Get Garden Seedling Savvy


By Barbara Pleasant

Now showing, in greenhouses and garden centers everywhere, beautiful seedlings and starts that quiver with an excitement that says, “Take me home!” You feel it from the moment you enter the greenhouse door and become enveloped in the sights and smells of vigorous growing plants.

Simply being amidst thousands of eager plants will brighten your day, and I make up excuses to go to my local greenhouse business, which lures me with its sign “We don’t use anything on our plants you wouldn’t use.” But I’ve learned to save room in my garden for late additions of organic seedlings from the farmers’ market too. Without some discipline, I would easily end up with what gardeners call a “driveway nursery”—plants purchased on impulse that get stuck in pots on the deck or driveway because they have nowhere to go.

A better plan is to fill out your garden with ready-to-grow seedlings and starts of veggies, herbs and flowers a little at a time. You won’t be as tempted to splurge on seedlings when you anticipate a return trip for your next planting project.

Veggie Seedling Savvy

Many of the most popular home-garden vegetables—including tomatoes, peppers, cucumbers and squash—are easy to grow from purchased seedlings (a young plant raised from a seed). Choosing varieties is often confusing, but if a local greenhouse or farmers’ market vendor has a lot of a certain variety, it is probably because that variety has proven itself over and over again under local growing conditions. If you are not quite ready to plant your seedlings in garden beds or containers, take a few minutes to transplant them into slightly larger containers to give the roots room to grow. Keeping the babies outdoors, in a sunny place protected from brisk winds, helps prepare them for their future life in your garden too.

There are a few veggies sometimes sold as seedlings that are unworthy of adoption. Spinach, arugula and Chinese cabbage rush to flower in response to lengthening spring days; so by the time you set out the seedlings, the plants bolt and bloom and never grow large and leafy. Chard does not have this problem and also transplants easily, making it a most worthy garden green for the summer months.

Stocking Up on Herbs

Restocking my herb garden justifies several trips to the garden center; and yes, you are allowed to pinch and sniff a sample leaf as you choose kitchen herbs you will use constantly all summer. Herbs cost a little more than veggie seedlings because, except for a few annual herbs like dill, cilantro and basil, most culinary herbs are grown from rooted cuttings. Tropical herbs that must be overwintered in a greenhouse, like lemongrass, frequently cost a little more as well.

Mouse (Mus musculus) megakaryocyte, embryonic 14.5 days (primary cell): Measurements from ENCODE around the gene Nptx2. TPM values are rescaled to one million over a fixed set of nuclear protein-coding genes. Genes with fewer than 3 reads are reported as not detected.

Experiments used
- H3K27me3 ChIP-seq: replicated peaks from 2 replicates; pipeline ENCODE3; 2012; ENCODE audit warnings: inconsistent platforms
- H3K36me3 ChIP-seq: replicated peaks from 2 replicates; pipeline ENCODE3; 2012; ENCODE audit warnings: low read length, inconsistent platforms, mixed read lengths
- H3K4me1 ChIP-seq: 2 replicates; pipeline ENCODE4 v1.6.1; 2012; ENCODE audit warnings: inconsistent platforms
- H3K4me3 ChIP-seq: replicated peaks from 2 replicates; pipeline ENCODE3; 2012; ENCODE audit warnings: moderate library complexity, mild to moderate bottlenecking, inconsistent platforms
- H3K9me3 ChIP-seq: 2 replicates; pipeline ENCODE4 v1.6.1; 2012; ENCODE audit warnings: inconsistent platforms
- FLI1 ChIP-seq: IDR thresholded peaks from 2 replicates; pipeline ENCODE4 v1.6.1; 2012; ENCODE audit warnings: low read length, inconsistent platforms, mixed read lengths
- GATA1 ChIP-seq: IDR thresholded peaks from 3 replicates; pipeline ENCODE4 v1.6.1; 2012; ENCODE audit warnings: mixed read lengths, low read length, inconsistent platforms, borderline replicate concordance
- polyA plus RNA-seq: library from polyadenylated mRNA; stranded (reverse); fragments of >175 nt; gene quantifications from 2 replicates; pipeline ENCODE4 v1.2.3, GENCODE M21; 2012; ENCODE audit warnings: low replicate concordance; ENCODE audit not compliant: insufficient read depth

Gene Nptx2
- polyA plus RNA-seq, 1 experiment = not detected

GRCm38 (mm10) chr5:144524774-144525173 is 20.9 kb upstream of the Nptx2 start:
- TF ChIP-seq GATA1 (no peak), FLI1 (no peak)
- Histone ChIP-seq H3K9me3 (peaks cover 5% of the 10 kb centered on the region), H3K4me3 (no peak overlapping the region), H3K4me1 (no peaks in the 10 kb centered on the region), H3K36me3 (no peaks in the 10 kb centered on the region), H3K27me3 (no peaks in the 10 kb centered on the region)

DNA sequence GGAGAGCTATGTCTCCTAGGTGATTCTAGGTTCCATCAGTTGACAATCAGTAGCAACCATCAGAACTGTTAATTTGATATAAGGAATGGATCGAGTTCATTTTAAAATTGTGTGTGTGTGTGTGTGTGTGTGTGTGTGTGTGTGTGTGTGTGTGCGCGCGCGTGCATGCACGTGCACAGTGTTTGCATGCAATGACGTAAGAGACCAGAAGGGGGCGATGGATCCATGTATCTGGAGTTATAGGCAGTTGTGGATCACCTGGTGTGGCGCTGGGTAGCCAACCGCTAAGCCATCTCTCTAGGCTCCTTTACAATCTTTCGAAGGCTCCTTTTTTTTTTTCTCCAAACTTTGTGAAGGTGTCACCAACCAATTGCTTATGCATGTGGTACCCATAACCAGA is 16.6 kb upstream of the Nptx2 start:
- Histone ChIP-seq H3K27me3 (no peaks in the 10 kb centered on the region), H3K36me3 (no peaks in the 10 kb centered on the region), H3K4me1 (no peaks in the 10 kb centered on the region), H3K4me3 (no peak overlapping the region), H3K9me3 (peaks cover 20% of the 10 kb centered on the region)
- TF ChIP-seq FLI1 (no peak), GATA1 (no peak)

My mission is often to replace thyme, rosemary and sage lost to winter weather; but once you get to the herb aisle it’s important to keep an open mind, and maybe go overboard just a little. Herbs are easy to combine in small beds or roomy containers and have so much to offer in terms of flavor, aroma and health benefits that you will rarely regret bringing one home.

Have Fun with Flowers

Growing plenty of flowers attracts beneficial insects and beckons butterflies, so you can never go wrong adding easy annual flowers to your shopping list. Most annual flowers begin as very tiny seeds that take ten weeks or more to grow to transplanting size; so buying petunias, marigolds and other popular summer flowers in six packs is always a good deal.

Even if you intend to buy something very specific like nasturtiums to grow around your mailbox, take your time as you mingle among flats of flowers. Go down each row slowly, and let the plants inspire you with their colors, forms and fragrances. The springtime show of budding abundance won’t last long. Treasure it while it lasts, and then go back for more.

Award-winning garden writer Barbara Pleasant grows vegetables, herbs and fruits in her Floyd, VA, garden. Her website is www.barbarapleasant.com.


bpleasantBarbara Pleasant is not just an expert, she’s passionate about everything garden. She’s the author of four books, including Starter Vegetable Gardens: 24 No-Fail Plans for Small Organic Gardens and is a contributing editor to Mother Earth News and the Herb Companion magazines. Her work has garnered her multiple awards.


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